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Hong Kong’s team members for the Asian Championships. Photo: Chan Kin-wa

Tenpin bowling returns to Hong Kong with Asian Championships in January

  • Former World Cup champion Wu Siu-hong will make his first competition appearance in three years
  • Nineteen teams with 250 bowlers will compete for regional honours at SCAA Centre in So Kon Po

Former tenpin bowling World Cup champion Wu Siu-hong will make his first appearance in three years with Hong Kong set to play host to 18 overseas teams at next month’s Asian Championships.

A total of 250 bowlers will compete in six events at South China Athletic Association Bowling Centre in So Kon Po over January 8-18, including 38-year-old Wu, who won the prestigious QubicaAMF World Cup in Las Vegas in 2015.

The regional tournament has been made easier to organise, thanks largely to the Hong Kong government’s further relaxation of Covid-19 restrictions for inbound travellers announced this week.

“We were supposed to handle the meal arrangements for all the players in the first four days under previous quarantine rules, but now this is no longer required,” a relieved Tenpin Bowling Association chairwoman Vivien Lau Chiang-chu said.

Wu Siu-hong is looking forward to his first tournament in three years. Photo: Chan Kin-wa

“They are free to eat upon their arrival in Hong Kong provided they have met the vaccination requirements. But still the players have to wear masks when they are not in competition.

“It’s the same for the officials and they will be required to conduct rapid antigen tests on a daily basis, which they may not like. But this is our first major tournament since the outbreak of the pandemic and we have to take all the precautionary measures.”

Wu will be among the six-member men’s team that will take part in the singles, doubles, trios, team of five, all events and the masters – if he can finish in the top 16 of the all events.

Michael Mak Cheuk-yin and Eric Tseng Tak-hin are also guaranteed a place, while the three remaining spots will be decided by an internal team selection this week.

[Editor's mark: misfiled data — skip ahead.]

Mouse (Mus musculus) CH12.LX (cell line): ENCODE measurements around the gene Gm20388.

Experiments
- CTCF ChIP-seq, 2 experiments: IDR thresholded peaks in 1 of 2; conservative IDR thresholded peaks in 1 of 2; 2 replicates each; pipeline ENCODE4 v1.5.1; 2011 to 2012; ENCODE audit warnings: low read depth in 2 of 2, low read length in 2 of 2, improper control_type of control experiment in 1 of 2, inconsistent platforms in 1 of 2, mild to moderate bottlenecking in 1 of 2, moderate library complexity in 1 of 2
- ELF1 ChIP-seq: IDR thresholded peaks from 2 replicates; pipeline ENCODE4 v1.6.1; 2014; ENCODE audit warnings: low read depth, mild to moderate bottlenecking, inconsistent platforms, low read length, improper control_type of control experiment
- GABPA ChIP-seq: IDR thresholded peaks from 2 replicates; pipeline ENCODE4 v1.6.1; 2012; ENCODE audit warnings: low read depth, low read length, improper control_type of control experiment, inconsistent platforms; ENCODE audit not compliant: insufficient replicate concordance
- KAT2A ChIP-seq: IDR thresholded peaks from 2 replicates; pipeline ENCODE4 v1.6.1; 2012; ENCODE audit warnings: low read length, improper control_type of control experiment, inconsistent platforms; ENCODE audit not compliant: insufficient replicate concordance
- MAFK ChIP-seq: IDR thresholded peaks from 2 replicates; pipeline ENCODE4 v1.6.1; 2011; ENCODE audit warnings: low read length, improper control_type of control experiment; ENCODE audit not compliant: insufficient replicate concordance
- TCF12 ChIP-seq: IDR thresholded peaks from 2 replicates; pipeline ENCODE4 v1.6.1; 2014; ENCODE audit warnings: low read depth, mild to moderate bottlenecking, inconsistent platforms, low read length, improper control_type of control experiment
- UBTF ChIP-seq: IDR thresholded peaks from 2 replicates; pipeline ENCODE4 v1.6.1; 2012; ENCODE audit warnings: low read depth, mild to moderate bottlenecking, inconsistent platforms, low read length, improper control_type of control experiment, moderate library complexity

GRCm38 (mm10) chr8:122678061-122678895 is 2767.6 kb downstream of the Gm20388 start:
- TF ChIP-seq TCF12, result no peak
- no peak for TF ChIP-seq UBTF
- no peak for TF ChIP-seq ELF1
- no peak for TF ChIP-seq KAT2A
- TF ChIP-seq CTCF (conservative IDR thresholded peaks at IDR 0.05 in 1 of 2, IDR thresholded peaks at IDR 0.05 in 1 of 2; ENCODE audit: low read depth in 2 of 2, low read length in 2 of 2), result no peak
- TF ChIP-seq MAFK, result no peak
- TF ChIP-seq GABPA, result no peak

In the women’s category, Chan Shuk-han, a singles bronze medallist at the 2017 World Championship, will be the only representative for the hosts.

Wu is now looking forward to his first tournament in three years, especially as it will take place in front of his home crowd.

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“My last tournament was in South Korea in 2019 and it seems to be such a long time ago that I almost forgot,” he said.

“We have been forced to train in Hong Kong over the past three years because of the pandemic and it may take a while before we can be fully committed to competitions again.

“I always like the competition atmosphere, especially if we have a strong team with the home ground advantage. It will be a tough test in the Asian Championships as we are up against the cream of regional bowlers.”

Malaysia and Singapore will be sending their top bowlers. The latter’s team will be headed by 2019 World Championships women’s masters gold medallist Cherie Tan while Malaysian Rafiq Ismail, the 2018 World Championships men’s singles champion, will also appear in Hong Kong.

Wu was supposed to get his first taste of competition since the onset of the pandemic when he travelled to Brisbane for the World Cup last month. But he tested positive for Covid-19 upon arrival in Australia, ruling him out of the tournament two days before it started.